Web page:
A controversy surrounding a trove of allegedly fake Modernist paintings by the likes of Jackson Pollock, Mark Rothko, and Willem de Kooning is currently rattling the art world. The scandal has all the makings of a Hollywood drama: millionaire businessmen, bitter lawsuits, high society New Yorkers, and, of course, an FBI investigation. Today, the New York Times published the most complete account of the scandal yet, which centers around a Long Island art dealer named Glafira Rosales, who allegedly supplied a group of paintings to the now-defunct Upper East Side Knoedler Gallery.
The article charts how Rosales, who once owned a small gallery on West 19th Street in Chelsea, brought a cache of Modernist canvases to the market whose authenticity is now in doubt. Most of the paintings reached high-rolling collectors through the respected dealer Ann Freedman, who for over 30 years served as president of the blue-chip Knoedler. She sold individual works for as much as $17 million — and some of the collectors are looking to get their money back. Though Knoedler is now closed, Rosales, Freedman, and several other dealers are caught up in a tangle of lawsuits. A federal investigation is also underway, probing the authenticity of the paintings as well as their original source, which Rosales refuses to disclose. The Times raised a few new facts about the case, as well as some gossipy tidbits. Below, ARTINFO analyzes and expands on the five most interesting revelations about the Knoedler forgery scandal.
1. Private Detectives Join the Game
You know a controversy is brewing when a modest artist foundation hires a private detective. According the Times report, that's exactly what the Dedalus Foundation did. The Foundation, which was founded shortly after Robert Motherwell's death to preserve his artistic legacy and promote Modernist art, employed private eyes to investigate Rosales and her husband after it began to suspect the authenticity of a group of Motherwell paintings it encountered doing research for the artist's forthcoming catalogue raisonné. "Because the dealers didn't seem to have investigated the background of the people they were buying from, Dedalus decided to do so," Jack Flam, the president of the Dedalus Foundation, told ARTINFO when asked about the story. "We found that they had had legal problems and that her husband had been accused at one point in trafficking in forged art in Spain, although that was never proven." Dedalus was later sued by a collector of one of the Motherwell paintings after the foundation reversed its opinion on the painting's authenticity. In October, the foundation was vindicated in the settlement, and the canvas was stamped as a forgery as part of the agreement. But the fact that Dedalus brought in detectives so early on — even before the lawsuit — shows just how high the stakes were for some of these players — and how damaging it is to be associated with a forged painting.
2. Frank Stella Served as an Impromptu Art Authenticator
Art dealers and collectors weren't the only ones who believed the disputed paintings were genuine. It turns out the legendary artist Frank Stella, a contemporary of the Abstract Expressionists, was also brought in to inspect several of the paintings Rosales had passed on to Knoedler, and even he was impressed. "Each one is too good to be true, but seeing them in context, as a group, makes one realize they are true," Stella reportedly told Freedman in 2006, according to court documents. (It's also worth noting that when Freedman left Knoedler amid accusations that some of the Robert Motherwell works she sold were forgeries, Frank Stella followed her to her new gallery, Freedman Art.)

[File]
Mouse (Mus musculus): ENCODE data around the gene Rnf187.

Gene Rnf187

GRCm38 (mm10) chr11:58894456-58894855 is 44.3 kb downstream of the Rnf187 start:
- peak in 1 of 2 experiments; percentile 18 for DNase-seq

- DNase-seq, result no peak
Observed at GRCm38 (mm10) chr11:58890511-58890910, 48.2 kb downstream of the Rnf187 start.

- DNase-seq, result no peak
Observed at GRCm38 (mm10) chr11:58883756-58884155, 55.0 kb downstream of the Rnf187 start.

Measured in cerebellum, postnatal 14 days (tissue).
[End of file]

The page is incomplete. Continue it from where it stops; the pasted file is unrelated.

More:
3. A Collector Is Named — Sort of
Rosales has remained tight-lipped about the source of her supposed Modernist masterpieces, describing the source only as a Mexican collector with a connection to the late dealer David Herbert. The New York Times now reports that Rosales did identify the collector of at least one of the pieces, a Motherwell canvas that was the subject of multiple lawsuits and was conclusively labeled a forgery in October as part of a settlement agreement. But the man Rosales identified, John Gerzso, told the Times he never owned the painting. "There was never a sale of anything like these paintings," he said.
4. Complicating the Paint Debate
The Times highlights a debate that promises to become more central to the controversy as the lawsuits and federal investigation progress. Is it damning that some of the artworks contain pigments that were not invented at the supposed time of their creation? While at first the answer seems like a no-brainer — yes, duh — experts are divided on the issue. The Times notes that while pigment dating is generally viewed as reliable, it cannot make or break a case. Painters like Pollock often used experimental pigments that had not yet been released publicly. (The Times neglects to mention that many artists — Robert Motherwell in particular — would often return to canvases years after the date of completion to tweak or adjust them.)
5. Are Your Eyes Crossing Yet?
Perhaps the most interesting part of the Times's report comes at the end, when reporter Patricia Cohen lays out just how difficult it will be to litigate both the forgery case and the criminal case. The stakes might be sky high, but the possibilities for real resolution, Cohen suggests, are paltry. Authenticity debates come down to the opinions of experts, which, at the moment, are divided. Even more difficult is to convict Rosales in a criminal case: prosecutors would not only have to prove conclusively that the works are fakes, but also that Rosales knew they were fakes all along. Expect lots more headaches before this debacle is laid to rest. In the meantime, the art world will continue to hold its breath.